If that sounds a confusing way to start then that about sums up where we are in MLB so far this season. The laws of the land have changed and no one’s on a sure footing with any of it.
The ‘transfer’ rule fiasco was one of the first unintended consequences of baseball adjusting to the game being played with the possibility of instant replay challenges hanging over every act.
Being able to use slow-motion replays to judge if a catch had been made or not was always going to lead to a grey area around plays when the fielder loses their grip on the ball on the ‘transfer’, taking the ball from the glove quickly so that a throw can then be made.
MLB knew this all too well and therefore adjusted the definition of what constituted a catch so that umpires basically had to rule ‘no catch’ if the ball was fumbled in that situation. This change was made to make it easier for umpires as there then was no real grey area once the replay footage kicked in; the laws said it wasn’t a catch and if people didn’t like it then that was their problem.
It was a similar thought-process that went into deciding that ‘neighbourhood’ plays (when an infielder is awarded an out at second-base whilst turning a double-play even if they don’t quite touch the bag) shouldn’t be reviewable under the new instant replay. Subjecting those plays to such scrutiny would have changed the game in a way no player wanted, so they solved this simply by not allowing that type of event to be challenged.
It was a noble intention to take away the area of judgement on transfers, but it’s not always the case that making rules black-and-white leads to a satisfactory outcome. Referees in football may be glad in one sense that they have no choice but to award a penalty and a sending off when a clear goal-scoring opportunity is denied, yet they know better than anyone that most people think this ‘double jeopardy’ outcome is unfair.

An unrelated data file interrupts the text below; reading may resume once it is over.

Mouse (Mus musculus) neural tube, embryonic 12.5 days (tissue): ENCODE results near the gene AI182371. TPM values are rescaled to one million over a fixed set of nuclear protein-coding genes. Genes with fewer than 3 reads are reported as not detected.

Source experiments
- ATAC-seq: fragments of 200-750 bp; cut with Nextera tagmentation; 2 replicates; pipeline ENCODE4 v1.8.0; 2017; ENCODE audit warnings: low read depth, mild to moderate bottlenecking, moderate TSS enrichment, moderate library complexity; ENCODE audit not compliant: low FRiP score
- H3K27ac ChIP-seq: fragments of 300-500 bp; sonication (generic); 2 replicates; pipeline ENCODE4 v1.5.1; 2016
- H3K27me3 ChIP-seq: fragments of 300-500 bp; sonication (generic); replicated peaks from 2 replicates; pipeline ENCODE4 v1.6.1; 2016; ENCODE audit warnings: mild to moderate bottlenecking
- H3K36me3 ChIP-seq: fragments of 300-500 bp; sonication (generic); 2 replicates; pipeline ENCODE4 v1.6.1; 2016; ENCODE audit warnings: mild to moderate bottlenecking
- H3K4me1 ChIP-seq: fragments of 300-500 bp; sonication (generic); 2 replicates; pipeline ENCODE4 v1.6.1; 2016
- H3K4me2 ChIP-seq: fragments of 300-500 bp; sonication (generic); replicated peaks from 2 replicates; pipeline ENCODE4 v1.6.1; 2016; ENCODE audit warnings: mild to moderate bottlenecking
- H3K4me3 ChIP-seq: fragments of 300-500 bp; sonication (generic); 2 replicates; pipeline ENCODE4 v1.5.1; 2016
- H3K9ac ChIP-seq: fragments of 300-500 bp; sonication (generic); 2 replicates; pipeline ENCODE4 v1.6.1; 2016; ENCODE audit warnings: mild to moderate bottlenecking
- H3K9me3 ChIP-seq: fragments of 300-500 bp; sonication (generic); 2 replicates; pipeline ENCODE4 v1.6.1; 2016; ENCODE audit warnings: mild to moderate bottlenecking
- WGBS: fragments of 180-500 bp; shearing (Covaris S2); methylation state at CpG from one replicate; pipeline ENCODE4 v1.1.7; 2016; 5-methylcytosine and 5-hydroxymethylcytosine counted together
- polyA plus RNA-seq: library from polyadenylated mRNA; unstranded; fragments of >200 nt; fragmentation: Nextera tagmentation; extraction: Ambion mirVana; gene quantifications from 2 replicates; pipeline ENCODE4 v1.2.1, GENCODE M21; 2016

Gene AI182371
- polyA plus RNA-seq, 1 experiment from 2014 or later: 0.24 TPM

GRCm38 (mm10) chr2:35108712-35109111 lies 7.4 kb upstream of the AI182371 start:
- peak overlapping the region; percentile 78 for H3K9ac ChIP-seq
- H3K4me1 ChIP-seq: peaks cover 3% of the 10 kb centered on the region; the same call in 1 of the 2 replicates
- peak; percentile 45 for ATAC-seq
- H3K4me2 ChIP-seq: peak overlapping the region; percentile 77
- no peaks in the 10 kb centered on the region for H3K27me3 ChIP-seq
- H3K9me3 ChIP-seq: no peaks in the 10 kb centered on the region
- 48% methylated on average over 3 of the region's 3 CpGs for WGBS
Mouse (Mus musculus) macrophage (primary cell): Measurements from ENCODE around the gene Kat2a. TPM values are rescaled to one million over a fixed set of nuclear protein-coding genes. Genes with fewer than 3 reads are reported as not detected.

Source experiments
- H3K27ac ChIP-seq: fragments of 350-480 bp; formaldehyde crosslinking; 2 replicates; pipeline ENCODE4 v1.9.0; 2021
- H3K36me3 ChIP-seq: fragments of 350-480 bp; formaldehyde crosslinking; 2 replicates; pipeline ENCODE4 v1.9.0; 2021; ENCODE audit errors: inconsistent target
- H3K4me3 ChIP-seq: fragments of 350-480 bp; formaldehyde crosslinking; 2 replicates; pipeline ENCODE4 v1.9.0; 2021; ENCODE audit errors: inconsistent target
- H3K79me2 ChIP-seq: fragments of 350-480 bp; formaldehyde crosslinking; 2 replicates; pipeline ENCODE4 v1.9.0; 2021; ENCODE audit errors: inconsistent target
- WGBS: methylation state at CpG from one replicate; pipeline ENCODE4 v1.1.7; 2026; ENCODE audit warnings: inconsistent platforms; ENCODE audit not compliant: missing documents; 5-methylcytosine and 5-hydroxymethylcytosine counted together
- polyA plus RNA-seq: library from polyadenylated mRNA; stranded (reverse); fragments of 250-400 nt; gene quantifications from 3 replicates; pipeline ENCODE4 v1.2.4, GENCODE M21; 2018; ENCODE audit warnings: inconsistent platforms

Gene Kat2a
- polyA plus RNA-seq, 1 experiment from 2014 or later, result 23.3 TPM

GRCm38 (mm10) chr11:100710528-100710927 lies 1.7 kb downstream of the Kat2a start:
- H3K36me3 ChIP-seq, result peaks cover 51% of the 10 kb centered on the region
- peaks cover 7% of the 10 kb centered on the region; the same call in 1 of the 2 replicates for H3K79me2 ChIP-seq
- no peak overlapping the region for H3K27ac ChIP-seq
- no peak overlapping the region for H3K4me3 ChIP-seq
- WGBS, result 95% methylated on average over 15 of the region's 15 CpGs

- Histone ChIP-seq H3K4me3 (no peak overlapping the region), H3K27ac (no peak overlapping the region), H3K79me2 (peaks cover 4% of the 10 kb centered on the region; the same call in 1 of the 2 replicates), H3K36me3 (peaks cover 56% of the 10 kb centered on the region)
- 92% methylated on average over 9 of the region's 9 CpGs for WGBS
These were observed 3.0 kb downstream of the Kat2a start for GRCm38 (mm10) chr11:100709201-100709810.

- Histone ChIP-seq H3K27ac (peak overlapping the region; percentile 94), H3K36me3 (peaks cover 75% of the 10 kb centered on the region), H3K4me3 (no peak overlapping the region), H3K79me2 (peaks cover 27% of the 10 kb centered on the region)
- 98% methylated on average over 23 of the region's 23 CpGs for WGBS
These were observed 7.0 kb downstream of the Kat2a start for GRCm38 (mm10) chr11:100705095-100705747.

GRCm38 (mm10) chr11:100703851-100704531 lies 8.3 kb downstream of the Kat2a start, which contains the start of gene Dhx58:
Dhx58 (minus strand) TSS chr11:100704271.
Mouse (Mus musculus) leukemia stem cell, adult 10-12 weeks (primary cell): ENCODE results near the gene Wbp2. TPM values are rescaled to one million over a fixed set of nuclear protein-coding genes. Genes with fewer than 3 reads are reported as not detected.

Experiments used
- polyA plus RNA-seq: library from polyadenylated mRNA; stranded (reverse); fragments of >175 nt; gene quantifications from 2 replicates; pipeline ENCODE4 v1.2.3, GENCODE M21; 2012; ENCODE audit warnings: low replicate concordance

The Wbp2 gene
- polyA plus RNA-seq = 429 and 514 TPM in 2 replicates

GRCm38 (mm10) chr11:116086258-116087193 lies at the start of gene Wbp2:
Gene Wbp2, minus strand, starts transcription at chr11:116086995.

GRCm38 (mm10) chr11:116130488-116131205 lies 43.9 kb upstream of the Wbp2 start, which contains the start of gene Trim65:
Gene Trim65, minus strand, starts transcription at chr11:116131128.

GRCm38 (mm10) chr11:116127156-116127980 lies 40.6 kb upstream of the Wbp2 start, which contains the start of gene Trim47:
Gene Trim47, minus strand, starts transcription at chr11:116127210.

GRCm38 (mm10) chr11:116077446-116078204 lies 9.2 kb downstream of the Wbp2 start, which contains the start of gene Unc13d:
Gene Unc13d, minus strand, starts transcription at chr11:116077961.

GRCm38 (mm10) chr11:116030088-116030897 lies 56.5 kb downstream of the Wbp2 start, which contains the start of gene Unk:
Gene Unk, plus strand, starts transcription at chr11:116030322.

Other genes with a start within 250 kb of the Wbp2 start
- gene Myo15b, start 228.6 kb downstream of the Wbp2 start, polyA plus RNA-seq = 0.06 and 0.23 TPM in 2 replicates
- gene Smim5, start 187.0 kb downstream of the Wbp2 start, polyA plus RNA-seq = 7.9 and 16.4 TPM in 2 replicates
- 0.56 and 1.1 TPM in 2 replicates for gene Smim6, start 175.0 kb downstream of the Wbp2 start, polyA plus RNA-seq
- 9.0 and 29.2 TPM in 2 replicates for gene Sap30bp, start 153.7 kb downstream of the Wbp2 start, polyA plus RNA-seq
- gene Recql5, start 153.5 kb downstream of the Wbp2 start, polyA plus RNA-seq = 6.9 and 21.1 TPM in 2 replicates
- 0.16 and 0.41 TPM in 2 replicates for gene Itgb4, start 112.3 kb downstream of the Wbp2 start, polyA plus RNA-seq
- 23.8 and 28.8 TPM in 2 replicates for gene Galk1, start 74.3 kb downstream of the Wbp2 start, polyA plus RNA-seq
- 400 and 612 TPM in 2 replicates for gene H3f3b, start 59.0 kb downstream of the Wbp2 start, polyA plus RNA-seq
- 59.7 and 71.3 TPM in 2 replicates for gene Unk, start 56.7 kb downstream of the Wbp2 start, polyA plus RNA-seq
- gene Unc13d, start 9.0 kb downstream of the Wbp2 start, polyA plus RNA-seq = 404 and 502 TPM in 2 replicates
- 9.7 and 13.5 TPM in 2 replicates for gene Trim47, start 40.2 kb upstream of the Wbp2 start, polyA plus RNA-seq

So was the case in the opening weeks of this MLB season. Catches in both the outfield and the infield – the latter particularly on the pivot during a double-play attempt – that players, managers, fans and, most probably, umpires would normally see as being a good catch were now being turned down. Something had to give and that’s why MLB acted to implement a change on Friday to take the interpretation back to how it used to be.
It’s to MLB’s credit that they admitted the change had caused issues and quickly reversed course, although it would be welcome if they took that decisive approach more often (more than four years on and the Blue Ribbon panel looking at the Oakland A’s potential relocation to San Jose still hasn’t given any clear steer on the matter, for example).
It’s one of the helpful things about MLB being a largely self-contained competition that they can implement such changes, with the agreement of the respective unions of the players and umpires, rather than being at the mercy of the industrial-scale bureaucracy created by UEFA and FIFA in football.